Fitness: 5 Health Benefits of Cycling

A family is going on a bike ride through the woods while on summer vacation.

Most of us may view cycling as a phase in life that we went through during our childhood. Once we outgrow our bicycles, we set them aside. However, it’s more than a fun activity – it is very healthy and beneficial to the cyclist. Everyone should cycle at any age be it outdoors on roads, streets, all terrains or indoors on spin bikes at home and in gyms. You can even turn into a family bonding session. This way you stay healthy and promote your relationships with your family.

Family riding bikes. Image from

Apart from helping with bonding it also has other benefits for you.

Weight Management

Basically, cycling does 3 things for your weight: Burns fat increases muscle weight and increases bone mass. This means that you shed off excess and unhealthy weight and put on healthy weight. Cycling burns off calories. Steady cycling for an hour burns 300 calories. Cycling expends energy. The pedalling increases your metabolic rate. Energy comes from fuel. Fat is a good source of fuel. Your body will start there thus you lose weight.

However, cycling alone won’t help to effectively and healthily manage your weight. Watch your diet too. If you don’t eat well and continue exercising, your body will still need calories and will burn deep into your fat reserves. Once it depletes them, it will start on your muscles. Your body will look to your proteins for calories. Yes, your body will turn your muscles into fuel. That’s not good.


A family is going on a bike ride through the woods. Image from

Promotes heart health

With cycling, all the pedalling and physical activity increases your heart and breathing rate. You pump more blood faster and breathe deeper. This improves blood circulation in your body. In addition, it strengthens the heart and lung muscles. Consequently, it lowers your pulse at rest and reduces your blood’s fat levels. You are thus protected from the vast array of cardiovascular complications from high blood pressure, heart attacks to stroke.

In addition, cycling promotes healing. With the increased circulation, more nutrients and spread further through the body, and especially to injury sites. These locations receive more blood that is rich in oxygen and nutrients, consequently promoting the healing process.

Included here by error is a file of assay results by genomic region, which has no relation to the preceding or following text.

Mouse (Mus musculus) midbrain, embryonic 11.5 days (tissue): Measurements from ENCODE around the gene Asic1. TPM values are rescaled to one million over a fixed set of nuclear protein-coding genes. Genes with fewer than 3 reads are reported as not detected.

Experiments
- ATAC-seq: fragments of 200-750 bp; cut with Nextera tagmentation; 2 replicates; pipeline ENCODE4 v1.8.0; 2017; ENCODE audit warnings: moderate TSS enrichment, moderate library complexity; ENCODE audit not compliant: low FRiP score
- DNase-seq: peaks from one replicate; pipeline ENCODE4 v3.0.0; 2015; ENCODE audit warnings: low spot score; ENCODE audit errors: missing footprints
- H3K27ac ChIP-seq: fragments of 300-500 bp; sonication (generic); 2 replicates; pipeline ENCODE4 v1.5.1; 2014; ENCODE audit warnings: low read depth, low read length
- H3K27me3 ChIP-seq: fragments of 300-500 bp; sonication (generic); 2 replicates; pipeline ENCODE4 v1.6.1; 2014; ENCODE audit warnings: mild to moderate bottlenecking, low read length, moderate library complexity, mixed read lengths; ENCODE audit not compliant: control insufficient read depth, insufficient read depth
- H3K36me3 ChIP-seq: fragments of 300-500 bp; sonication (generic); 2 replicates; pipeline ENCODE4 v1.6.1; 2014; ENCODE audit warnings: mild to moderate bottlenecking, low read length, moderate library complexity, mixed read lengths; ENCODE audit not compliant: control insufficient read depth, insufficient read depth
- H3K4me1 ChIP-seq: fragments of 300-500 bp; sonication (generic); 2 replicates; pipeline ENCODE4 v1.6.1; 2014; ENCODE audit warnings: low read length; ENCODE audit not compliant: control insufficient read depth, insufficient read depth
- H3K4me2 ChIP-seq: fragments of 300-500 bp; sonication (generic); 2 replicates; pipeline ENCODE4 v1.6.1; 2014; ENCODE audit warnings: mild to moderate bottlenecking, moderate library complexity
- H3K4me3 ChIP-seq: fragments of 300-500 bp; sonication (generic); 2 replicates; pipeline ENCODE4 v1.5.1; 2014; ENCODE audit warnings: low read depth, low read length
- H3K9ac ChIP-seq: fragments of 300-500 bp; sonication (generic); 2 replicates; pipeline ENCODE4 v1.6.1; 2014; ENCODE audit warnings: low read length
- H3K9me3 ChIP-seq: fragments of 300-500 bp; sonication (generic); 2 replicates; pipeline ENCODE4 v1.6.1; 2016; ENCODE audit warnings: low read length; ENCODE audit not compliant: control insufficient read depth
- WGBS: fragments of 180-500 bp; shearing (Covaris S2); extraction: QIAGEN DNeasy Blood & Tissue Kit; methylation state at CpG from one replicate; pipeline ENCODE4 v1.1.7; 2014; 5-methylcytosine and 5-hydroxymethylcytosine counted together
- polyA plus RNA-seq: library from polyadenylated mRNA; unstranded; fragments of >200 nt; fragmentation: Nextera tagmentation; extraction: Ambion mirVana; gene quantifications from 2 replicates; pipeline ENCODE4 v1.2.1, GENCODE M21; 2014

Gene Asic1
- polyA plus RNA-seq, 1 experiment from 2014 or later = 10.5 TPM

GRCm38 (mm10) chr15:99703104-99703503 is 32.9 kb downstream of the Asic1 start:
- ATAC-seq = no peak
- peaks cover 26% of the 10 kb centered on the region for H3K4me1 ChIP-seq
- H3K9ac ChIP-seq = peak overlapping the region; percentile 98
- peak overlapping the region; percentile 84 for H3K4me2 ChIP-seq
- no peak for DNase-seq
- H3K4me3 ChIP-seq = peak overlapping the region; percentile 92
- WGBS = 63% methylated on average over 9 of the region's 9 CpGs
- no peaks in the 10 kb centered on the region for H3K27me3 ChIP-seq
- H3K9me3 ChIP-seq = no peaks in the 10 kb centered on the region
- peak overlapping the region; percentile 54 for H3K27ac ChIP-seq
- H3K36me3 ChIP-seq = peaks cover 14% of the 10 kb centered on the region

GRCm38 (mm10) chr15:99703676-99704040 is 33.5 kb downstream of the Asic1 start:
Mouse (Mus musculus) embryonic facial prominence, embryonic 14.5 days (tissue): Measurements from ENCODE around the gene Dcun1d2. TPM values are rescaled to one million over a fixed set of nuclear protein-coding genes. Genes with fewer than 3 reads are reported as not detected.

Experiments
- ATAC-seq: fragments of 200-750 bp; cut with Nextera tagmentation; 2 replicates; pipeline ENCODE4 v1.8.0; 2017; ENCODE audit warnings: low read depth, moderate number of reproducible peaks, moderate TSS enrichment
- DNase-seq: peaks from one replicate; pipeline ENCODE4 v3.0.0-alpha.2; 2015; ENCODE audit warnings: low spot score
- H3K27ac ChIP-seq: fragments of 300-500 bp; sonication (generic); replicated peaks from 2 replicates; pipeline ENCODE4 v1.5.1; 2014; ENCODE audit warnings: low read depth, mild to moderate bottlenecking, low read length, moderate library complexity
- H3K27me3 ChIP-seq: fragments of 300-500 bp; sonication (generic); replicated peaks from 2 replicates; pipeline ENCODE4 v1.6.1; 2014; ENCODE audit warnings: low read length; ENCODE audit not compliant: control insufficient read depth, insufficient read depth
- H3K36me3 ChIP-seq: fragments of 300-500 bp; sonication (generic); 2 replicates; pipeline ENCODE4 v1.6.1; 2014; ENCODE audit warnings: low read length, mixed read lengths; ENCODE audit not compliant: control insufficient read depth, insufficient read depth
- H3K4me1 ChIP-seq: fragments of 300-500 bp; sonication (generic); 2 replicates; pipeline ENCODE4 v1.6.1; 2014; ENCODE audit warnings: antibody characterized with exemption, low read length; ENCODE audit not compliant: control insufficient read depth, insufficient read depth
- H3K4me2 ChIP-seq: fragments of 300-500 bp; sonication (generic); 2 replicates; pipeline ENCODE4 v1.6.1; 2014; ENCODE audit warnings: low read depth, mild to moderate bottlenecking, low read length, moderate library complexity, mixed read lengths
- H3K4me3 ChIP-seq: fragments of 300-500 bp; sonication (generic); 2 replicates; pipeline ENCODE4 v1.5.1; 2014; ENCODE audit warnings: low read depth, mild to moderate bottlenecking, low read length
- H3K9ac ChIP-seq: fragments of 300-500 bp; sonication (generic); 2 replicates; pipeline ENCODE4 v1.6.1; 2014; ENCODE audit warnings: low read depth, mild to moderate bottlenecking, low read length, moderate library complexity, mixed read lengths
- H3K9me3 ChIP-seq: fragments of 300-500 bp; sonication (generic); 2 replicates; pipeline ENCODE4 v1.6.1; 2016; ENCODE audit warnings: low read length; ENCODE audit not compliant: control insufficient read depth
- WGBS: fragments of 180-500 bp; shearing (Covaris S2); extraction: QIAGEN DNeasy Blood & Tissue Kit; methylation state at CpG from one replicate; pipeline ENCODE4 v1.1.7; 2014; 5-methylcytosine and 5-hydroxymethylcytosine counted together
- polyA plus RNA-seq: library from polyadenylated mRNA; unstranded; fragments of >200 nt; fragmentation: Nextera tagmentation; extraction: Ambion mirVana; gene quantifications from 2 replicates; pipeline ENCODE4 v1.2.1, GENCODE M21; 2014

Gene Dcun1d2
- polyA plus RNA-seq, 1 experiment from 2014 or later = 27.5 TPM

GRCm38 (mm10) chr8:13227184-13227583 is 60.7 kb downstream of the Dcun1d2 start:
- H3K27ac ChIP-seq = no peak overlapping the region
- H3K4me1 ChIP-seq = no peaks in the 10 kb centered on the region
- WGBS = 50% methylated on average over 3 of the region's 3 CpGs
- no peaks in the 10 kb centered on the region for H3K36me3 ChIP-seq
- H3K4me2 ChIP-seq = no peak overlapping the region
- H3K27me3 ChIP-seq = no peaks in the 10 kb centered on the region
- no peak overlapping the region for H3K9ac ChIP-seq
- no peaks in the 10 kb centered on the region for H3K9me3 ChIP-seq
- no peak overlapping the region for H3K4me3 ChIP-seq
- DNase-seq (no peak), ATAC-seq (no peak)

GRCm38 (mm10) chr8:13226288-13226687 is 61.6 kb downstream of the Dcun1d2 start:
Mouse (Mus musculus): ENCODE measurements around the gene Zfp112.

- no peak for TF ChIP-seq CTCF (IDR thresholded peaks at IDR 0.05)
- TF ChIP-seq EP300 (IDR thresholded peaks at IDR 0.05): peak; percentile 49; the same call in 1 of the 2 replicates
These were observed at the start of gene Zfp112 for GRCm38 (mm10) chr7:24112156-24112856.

Boosts Immunity and Prevents Cancer

As cycling improves the functioning of your cardiovascular system, it improves the immune system and also goes further to reduce the risks of cancer. It even benefits your bowels! Cycling reduces the time food takes to go through your large intestines. In effect, it reduces the amount of water reabsorbed back into your body.

Consequently, it means you’ll have a softer stool that is easier to pass. In addition, cycling stimulates the contractions of the small intestines. (This comes with increased breathing and heart rates). This does two things. For one, it prevents you from getting that bloated feeling. But more importantly, it assists in protecting you from bowel cancer.

Improves bone health

First off, riding a bike adds to your strength and sense of balance and coordination. When you’re moving your feet around in circles and steering with both your hands and body weight, trust me, you’ll develop your coordination skills. In addition to increasing your bone mass, it enables you to prevent future falls and fractures.

Boosts mental health

Riding to work puts your brain at peak activity for hours. Your brain is the ‘Command and Control’ centre of your body. Cycling, being an exercise, makes more blood pumps into your brain. This blood is rich in oxygen and nutrients. You are basically fertilizing your grey matter. But wait, there’s more.

Pedalling jump starts more nerve cells. This increases the production of BDNF- (Brain-derived neurotrophic factor) and some more compounds. These increase new brain cell formation…i.e., you’ll get more and more brain cells. With more cells comes greater mental power and enhanced mental functioning. Imagine what this would mean if you got your kid to start cycling from a very young age.

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